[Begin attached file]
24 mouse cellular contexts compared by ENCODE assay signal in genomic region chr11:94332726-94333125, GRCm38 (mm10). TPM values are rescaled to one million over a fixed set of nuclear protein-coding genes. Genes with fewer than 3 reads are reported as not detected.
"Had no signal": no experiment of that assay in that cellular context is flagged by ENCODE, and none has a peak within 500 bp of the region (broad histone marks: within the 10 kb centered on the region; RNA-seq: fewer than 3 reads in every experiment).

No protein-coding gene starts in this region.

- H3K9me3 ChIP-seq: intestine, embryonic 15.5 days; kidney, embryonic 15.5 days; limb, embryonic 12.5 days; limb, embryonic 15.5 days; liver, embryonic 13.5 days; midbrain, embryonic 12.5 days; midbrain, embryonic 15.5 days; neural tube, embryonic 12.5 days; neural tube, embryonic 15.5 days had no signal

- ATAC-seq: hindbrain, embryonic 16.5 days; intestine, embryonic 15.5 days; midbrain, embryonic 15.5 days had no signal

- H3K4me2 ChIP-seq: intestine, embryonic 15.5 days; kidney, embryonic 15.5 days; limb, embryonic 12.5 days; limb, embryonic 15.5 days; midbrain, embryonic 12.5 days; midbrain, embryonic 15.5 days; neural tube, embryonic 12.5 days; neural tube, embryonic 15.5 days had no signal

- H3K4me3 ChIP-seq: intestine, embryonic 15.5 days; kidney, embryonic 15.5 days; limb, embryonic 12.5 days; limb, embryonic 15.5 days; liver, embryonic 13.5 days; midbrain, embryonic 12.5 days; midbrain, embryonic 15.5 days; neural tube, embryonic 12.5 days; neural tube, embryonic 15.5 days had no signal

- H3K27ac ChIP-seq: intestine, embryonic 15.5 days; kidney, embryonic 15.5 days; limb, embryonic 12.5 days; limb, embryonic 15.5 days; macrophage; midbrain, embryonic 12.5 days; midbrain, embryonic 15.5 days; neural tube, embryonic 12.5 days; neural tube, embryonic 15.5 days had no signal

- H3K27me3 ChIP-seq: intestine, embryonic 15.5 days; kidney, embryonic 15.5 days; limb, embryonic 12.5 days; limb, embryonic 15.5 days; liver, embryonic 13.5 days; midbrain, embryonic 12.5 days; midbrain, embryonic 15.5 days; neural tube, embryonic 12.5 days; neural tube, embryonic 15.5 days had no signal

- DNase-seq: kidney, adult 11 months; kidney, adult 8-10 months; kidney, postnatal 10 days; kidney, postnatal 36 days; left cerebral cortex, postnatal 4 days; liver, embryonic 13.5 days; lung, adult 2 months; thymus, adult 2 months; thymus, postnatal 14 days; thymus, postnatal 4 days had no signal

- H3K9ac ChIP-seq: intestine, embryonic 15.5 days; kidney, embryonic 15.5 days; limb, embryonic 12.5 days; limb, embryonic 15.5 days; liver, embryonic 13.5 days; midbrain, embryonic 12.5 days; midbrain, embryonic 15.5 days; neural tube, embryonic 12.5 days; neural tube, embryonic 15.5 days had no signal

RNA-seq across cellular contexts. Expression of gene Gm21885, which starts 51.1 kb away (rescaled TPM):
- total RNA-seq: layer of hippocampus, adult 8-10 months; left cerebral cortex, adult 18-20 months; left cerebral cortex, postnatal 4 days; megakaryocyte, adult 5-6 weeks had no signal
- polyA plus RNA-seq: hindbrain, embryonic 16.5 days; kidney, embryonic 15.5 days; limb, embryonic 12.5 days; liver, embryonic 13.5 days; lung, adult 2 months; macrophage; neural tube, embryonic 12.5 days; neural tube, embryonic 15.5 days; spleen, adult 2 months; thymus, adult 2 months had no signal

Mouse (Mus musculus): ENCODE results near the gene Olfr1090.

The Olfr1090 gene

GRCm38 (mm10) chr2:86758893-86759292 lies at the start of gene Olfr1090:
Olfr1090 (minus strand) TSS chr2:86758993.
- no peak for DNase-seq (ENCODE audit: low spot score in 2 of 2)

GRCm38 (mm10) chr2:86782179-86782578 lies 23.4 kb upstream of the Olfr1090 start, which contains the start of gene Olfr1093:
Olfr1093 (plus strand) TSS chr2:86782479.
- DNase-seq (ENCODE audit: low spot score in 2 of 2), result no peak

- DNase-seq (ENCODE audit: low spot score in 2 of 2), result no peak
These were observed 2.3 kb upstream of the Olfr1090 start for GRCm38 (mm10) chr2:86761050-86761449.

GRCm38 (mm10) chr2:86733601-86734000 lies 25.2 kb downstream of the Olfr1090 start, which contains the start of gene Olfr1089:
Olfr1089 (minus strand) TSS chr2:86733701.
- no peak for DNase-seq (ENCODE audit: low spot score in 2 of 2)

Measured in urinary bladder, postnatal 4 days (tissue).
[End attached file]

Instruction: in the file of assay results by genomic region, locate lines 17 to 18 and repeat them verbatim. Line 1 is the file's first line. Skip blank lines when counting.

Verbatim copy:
GRCm38 (mm10) chr2:86758893-86759292 lies at the start of gene Olfr1090:
Olfr1090 (minus strand) TSS chr2:86758993.